Brazil's President Cancels U.S. Visit Thanks to NSA Snooping

Meeting the President at the White House would be kind of awkward after discovering he was spying on your every phone call, text message and email. Gosh, the embarrassment. So Brazil's president decided she would rather skip the trip. 

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Brazilian newspaper O Globo reported Tuesday that president Dilma Rousseff was so miffed over the National Security Agency snooping into her communications that she decided to cancel her trip to the White House on October 23.

According to Reuters, President Obama spent twenty minutes on the phone with Rousseff last night but she still refused to come. Press Secretary Jay Carney confirmed Tuesday afternoon that, yes, Rousseff will no longer be visiting Washington. Obama agrees this is the right thing to do because "the relationship is so important," Carney told reporters Tuesday. The White House also released this statement:

The President has said that he understands and regrets the concerns disclosures of alleged U.S. intelligence activities have generated in Brazil and made clear that he is committed to working together with President Rousseff and her government in diplomatic channels to move beyond this issue as a source of tension in our bilateral relationship.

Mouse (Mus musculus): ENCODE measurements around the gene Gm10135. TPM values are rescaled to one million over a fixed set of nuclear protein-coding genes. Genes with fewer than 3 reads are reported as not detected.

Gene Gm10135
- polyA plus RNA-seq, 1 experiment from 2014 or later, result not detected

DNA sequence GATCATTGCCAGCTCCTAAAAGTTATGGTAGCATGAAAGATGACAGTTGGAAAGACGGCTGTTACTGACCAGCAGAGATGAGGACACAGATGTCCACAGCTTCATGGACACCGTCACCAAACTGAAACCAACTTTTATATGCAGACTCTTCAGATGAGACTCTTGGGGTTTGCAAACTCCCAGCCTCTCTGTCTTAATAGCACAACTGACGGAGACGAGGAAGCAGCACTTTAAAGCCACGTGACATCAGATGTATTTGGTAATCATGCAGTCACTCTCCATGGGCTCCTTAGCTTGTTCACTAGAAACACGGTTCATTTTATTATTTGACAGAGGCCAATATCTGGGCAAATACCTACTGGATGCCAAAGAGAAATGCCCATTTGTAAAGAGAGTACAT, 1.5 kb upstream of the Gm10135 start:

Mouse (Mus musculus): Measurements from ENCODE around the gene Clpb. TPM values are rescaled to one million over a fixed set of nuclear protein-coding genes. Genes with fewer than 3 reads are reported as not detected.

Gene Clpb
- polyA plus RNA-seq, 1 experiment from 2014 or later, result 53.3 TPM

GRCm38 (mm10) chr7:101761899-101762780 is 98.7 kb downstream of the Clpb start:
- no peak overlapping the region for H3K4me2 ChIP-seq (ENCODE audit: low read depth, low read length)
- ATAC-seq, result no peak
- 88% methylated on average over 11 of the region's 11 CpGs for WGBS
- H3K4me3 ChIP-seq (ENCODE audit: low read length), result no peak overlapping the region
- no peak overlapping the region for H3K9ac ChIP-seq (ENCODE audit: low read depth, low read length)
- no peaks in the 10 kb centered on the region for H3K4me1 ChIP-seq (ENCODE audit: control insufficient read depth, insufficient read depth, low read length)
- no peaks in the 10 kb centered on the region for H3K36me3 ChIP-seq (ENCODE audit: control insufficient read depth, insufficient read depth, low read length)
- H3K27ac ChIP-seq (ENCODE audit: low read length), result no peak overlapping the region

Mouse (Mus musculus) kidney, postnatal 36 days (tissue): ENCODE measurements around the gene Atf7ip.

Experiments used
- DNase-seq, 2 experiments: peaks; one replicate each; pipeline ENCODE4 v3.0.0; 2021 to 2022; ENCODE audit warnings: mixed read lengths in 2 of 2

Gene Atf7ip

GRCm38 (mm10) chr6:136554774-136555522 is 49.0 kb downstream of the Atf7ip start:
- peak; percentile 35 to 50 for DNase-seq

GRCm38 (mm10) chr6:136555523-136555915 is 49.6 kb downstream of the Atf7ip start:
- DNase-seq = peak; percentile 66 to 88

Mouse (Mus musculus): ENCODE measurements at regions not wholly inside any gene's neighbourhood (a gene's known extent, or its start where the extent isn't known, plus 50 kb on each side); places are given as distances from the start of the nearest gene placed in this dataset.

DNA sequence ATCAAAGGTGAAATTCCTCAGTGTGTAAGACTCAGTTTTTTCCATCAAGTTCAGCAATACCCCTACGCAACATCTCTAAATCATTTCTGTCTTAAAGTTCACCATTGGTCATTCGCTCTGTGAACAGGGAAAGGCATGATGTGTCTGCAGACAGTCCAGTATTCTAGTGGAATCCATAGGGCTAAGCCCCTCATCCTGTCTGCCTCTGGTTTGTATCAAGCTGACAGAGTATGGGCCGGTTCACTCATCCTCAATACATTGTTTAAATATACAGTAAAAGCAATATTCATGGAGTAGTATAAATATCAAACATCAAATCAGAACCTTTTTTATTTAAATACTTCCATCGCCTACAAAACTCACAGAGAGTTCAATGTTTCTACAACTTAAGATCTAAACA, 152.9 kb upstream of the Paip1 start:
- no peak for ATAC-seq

The White House hopes they can reschedule. But you know how these things can go.

This is one of the biggest diplomatic backlashes the White House has seen (not involving Russia) since the NSA scandal broke. Guardian journalist Glenn Greenwald recently revealed Rousseff's communications were being intercepted by the NSA. "This is completely outside the standard of confidence expected of a strategic partnership, as the U.S. and Brazil have,'' he told O Globo at the time. In July, Greenwald revealed the NSA has also spied on Brazilian civilian communications for more than a decade.

As soon as Rousseff's cancellation was confirmed, the White House announced Israeli Prime Minister Benjamin Netanyahu will visit September 30. Since the NSA shares much of its intelligence with Israel, they probably still have a lot to talk about.

This article is from the archive of our partner The Wire.